Costello: "These people must be high."
Pending agreements with state would save city $51.7 million but could create political nightmare for council
By Ben Wear
The Austin City Council suddenly has 51.7 million reasons to love toll roads.
The council, at its first meeting since new members Jennifer Kim and Lee Leffingwell were sworn in, on Thursday will consider giving after-the-fact approval to three contracts with the Texas Department of Transportation. Under those contracts, signed June 13 by City Manager Toby Futrell and state officials, the state would pick up an estimated $51.7 million of costs associated with three Austin toll roads that otherwise would have been the city's responsibility.
However, the agreements state that if at some point in the future the roads — new lanes on most of Ed Bluestein Boulevard (U.S. 183), Texas 71 near its confluence with U.S. 183, and U.S. 290 and Texas 71 in Oak Hill — were to be built instead as free roads, the city would have to pay the money back.
By signing the agreement one day ahead of Gov. Rick Perry's signature on a new transportation law, the city secured more than $23 million of the total. The money consists of $5.7 million for right-of-way purchases and $46 million for utility relocation costs. For now, the city plans to put the smaller amount into the general fund, which pays for basic services like police and parks, and move the $46 million to the Austin Water Utility and Austin Energy.
That windfall thus represents at once a powerful argument for charging tolls on those local highways and a significant disincentive from ever backing off from tolls. And the decision on the contracts could be a painful political baptism for Kim and Leffingwell, who said during their campaigns that they were against putting tolls on "existing roads."
The 23-member Capital Area Metropolitan Planning Organization board, which includes Mayor Will Wynn and three Austin City Council members, last July approved levying tolls on those three roads and others.
"If those are toll roads, then signing these contracts is smart because it saves the city $52 million," said political consultant Mike Blizzard, who didn't work for a candidate this spring but supported Leffingwell and Kim opponent Margot Clarke. "If they are taken out of the toll plan, then the city's just back to status quo. On the other hand, by signing those contracts, it may make council members on CAMPO less likely to oppose tolling those roads because then the city would lose $52 million."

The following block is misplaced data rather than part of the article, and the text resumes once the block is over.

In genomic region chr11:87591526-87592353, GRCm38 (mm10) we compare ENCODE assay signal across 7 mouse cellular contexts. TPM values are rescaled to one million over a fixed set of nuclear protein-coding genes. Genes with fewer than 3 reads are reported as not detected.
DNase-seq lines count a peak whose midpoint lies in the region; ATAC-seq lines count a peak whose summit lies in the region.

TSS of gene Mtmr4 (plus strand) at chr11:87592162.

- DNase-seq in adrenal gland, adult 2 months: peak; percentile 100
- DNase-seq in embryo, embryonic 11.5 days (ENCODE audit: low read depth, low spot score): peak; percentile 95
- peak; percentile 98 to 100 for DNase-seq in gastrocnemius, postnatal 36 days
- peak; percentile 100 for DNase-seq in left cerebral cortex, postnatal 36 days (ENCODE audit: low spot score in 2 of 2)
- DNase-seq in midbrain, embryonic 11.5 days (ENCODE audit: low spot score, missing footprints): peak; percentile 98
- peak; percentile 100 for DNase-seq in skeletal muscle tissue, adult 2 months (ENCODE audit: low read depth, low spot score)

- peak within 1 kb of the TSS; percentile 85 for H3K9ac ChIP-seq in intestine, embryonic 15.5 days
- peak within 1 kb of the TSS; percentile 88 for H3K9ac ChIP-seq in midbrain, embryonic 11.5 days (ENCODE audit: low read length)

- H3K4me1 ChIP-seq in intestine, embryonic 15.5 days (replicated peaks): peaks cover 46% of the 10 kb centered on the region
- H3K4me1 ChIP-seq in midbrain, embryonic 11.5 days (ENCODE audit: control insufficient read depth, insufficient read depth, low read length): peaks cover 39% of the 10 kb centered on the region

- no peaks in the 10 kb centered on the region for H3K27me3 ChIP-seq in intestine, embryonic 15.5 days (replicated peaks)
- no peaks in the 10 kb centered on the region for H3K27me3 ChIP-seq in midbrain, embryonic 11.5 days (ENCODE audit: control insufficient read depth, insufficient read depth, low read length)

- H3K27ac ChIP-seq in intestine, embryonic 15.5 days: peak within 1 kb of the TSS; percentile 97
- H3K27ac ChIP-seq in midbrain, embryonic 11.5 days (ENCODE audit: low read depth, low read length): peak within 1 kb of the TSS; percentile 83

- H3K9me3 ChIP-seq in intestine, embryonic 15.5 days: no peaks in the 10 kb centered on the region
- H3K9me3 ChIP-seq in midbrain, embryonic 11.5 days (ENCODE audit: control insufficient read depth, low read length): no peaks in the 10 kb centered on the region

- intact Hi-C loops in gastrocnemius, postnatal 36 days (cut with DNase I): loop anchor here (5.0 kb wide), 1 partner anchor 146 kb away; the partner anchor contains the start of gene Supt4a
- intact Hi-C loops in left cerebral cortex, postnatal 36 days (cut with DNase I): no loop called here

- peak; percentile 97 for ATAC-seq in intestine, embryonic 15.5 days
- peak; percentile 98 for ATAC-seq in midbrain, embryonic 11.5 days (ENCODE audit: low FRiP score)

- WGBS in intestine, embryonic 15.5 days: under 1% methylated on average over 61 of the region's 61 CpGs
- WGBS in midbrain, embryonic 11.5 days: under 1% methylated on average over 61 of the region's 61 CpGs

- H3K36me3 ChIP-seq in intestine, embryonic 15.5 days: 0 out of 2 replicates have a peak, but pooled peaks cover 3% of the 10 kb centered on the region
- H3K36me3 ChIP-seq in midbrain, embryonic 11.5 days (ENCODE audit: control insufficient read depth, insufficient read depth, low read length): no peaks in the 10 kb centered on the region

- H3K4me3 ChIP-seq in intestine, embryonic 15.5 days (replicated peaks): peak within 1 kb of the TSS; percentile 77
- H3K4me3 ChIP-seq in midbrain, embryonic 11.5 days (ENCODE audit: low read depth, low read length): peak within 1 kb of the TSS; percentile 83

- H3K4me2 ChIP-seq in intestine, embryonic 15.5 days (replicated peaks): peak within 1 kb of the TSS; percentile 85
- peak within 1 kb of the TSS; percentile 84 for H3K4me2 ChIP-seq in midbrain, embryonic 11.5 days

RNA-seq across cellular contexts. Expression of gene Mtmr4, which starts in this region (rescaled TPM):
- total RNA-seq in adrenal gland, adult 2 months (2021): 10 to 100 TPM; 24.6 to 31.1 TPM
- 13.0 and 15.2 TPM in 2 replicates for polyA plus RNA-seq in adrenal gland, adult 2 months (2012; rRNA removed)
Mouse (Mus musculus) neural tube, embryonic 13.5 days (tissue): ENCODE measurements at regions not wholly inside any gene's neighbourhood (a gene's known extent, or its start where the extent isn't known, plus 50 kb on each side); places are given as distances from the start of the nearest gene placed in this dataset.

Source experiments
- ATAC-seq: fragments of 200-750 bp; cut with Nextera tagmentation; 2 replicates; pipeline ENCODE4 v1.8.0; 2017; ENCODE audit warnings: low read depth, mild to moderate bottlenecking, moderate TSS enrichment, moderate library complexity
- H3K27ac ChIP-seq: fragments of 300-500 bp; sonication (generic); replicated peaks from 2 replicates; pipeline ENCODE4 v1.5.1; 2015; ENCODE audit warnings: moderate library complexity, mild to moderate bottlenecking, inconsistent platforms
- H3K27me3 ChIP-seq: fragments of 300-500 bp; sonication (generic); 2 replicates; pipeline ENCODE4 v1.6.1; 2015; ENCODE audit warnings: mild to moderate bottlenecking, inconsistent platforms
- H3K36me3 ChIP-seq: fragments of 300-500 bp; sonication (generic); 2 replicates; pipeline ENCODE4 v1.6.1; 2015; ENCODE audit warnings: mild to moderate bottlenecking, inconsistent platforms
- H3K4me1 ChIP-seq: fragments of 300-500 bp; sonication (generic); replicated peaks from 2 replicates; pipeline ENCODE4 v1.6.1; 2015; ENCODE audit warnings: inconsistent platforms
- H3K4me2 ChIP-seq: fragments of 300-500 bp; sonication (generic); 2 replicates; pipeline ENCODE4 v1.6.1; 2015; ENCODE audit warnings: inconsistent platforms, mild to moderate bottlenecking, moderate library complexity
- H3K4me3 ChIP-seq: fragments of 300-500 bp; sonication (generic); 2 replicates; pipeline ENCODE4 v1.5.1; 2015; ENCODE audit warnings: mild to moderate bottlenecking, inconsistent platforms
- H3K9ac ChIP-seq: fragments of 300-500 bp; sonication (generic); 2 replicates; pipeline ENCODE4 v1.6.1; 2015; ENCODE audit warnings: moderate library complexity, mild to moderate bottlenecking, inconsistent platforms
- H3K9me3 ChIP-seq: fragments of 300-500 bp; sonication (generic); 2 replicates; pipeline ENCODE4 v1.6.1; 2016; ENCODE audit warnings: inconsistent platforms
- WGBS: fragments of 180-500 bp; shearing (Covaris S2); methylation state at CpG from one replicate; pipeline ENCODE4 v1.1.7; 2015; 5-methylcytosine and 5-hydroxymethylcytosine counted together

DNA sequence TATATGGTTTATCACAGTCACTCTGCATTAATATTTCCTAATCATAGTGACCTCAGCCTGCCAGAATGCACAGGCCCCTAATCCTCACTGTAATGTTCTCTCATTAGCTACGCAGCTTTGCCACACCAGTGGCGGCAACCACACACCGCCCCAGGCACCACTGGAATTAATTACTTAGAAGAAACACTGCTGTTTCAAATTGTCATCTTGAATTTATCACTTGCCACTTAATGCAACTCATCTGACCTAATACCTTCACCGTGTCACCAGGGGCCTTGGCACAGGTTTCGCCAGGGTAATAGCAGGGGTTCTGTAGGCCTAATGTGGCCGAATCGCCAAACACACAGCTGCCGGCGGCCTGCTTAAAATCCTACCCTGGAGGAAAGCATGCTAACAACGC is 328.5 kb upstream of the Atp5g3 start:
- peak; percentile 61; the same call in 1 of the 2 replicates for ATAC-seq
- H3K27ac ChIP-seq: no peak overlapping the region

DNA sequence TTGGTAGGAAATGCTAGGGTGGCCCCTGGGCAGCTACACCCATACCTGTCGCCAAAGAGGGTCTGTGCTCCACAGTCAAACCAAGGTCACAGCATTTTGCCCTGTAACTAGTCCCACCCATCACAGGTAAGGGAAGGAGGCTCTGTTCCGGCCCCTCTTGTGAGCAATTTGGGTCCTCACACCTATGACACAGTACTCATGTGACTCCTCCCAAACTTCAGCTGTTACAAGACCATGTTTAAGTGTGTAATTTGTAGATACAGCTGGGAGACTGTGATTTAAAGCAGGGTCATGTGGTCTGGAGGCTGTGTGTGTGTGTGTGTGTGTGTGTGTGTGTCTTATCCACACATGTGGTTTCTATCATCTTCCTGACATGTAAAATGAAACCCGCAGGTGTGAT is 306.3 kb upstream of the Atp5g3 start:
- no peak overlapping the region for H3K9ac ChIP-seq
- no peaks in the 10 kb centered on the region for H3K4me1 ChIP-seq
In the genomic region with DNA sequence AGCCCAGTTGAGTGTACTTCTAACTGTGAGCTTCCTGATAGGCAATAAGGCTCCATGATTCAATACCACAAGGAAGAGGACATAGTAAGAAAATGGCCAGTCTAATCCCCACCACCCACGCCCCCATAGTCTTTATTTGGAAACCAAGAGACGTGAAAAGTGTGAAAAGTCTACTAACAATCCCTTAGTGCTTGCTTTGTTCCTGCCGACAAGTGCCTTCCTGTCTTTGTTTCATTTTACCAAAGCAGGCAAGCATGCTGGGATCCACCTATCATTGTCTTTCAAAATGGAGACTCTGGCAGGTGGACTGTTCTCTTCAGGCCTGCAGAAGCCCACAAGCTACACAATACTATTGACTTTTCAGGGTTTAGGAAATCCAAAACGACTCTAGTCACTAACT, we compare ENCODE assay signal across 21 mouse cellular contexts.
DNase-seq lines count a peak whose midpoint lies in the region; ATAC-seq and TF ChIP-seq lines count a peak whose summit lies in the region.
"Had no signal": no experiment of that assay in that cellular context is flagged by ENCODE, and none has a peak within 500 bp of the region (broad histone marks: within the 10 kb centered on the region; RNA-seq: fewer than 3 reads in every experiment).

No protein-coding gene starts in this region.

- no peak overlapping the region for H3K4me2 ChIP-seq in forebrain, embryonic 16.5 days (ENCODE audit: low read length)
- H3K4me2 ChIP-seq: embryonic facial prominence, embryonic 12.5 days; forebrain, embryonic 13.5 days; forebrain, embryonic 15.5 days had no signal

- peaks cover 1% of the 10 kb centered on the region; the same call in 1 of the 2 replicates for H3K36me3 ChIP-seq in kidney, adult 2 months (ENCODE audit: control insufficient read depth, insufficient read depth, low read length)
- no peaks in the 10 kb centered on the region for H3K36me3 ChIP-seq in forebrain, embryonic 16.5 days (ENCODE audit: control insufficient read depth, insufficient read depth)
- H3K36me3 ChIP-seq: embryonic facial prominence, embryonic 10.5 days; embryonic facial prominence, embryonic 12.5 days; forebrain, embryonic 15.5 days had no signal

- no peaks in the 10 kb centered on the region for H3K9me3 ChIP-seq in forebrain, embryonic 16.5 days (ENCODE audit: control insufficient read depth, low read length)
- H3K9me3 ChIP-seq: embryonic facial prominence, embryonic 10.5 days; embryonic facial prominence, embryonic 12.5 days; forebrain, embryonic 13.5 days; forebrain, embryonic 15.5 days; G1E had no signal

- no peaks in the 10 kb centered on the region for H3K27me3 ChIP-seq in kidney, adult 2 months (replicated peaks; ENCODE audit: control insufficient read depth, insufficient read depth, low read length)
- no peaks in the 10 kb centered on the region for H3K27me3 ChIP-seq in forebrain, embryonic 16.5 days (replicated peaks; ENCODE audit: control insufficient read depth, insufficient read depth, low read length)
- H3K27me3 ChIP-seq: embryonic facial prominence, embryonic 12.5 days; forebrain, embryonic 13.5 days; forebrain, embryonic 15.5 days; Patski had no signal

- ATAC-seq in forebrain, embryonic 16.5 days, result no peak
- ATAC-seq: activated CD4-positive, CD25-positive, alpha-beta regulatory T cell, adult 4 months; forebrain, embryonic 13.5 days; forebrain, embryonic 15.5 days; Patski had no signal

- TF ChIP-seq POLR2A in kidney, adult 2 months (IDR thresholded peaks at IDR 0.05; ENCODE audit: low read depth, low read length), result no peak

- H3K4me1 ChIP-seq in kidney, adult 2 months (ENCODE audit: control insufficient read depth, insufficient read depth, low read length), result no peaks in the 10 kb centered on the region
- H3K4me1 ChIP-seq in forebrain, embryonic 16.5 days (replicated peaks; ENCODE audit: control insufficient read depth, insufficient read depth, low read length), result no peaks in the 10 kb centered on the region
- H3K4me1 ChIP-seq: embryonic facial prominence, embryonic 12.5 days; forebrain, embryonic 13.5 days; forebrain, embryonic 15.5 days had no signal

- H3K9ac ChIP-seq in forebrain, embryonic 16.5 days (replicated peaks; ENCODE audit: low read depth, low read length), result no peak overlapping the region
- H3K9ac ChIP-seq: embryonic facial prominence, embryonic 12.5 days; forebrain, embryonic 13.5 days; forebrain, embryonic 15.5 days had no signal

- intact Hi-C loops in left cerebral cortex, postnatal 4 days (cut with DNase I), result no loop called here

Leffingwell, reached Tuesday just minutes into his first day on the job, said he is against conversion of free roads to toll roads. But as for the contracts on these three projects, which are not conversions per se but rather greatly expanded roads with both free lanes and toll lanes, Leffingwell said ratifying them is the best course.
"I just don't see any practical downside," Leffingwell said. "Now, if someone misunderstands what you're saying, there may be a political downside."
Council Member Betty Dunkerley, who during her just-completed re-election campaign took a stance comparable to Kim's and Leffingwell's, agreed with Leffingwell, as did Wynn. Kim said that her inclination is to oppose the contracts and that she will ask for a postponement.
"I'd rather not rush to judgment on approving this until we get more answers," she said. "And if there is a compelling case for approving this, a damned-if-you-do, damned-if-you-don't situation, we need a chance to explain it to our constituents."
Council Member Brewster McCracken, a CAMPO board member, said he will probably support the agreements to protect the city's interest should the roads remain tollways. But he said that, given the burden of toll road operations and maintenance to be borne locally, which he said runs in the hundreds of millions over the next generation, he would still support returning them to free status.
Council Members Raul Alvarez and Danny Thomas could not be reached for comment.
Sal Costello, who founded the Austin Toll Party group in reaction to CAMPO approval of the toll plan, was incredulous that the city would consider the contract weeks after approving spending $144,000 to study the toll road plan and possible alternatives.
"These people must be high," Costello said. "I would like to know who in their right mind would take a moment to work on these contracts."
City staff and the state have been working on them since the council told its staff to do so in August. Under an almost two-decade-old agreement with the Department of Transportation, the city has been liable for 10 percent of right-of-way prices on these highways and for the entire cost of moving utility facilities when the roads are expanded.
When city employees brought one of those payments to the council for approval last summer, just weeks after the controversial CAMPO toll road vote, the council suggested a renegotiation.
While those talks continued, the Legislature this spring approved a measure that would have obligated the city to pay 50 percent of the utility relocation costs — $23 million. With Perry on the verge of signing that bill into law — he did so June 14 — the city and state inked the three contracts the day before.
If the council were to vote against ratification, city real estate manager Lauraine Rizer said, those signatures would become meaningless and the agreements would not go into effect.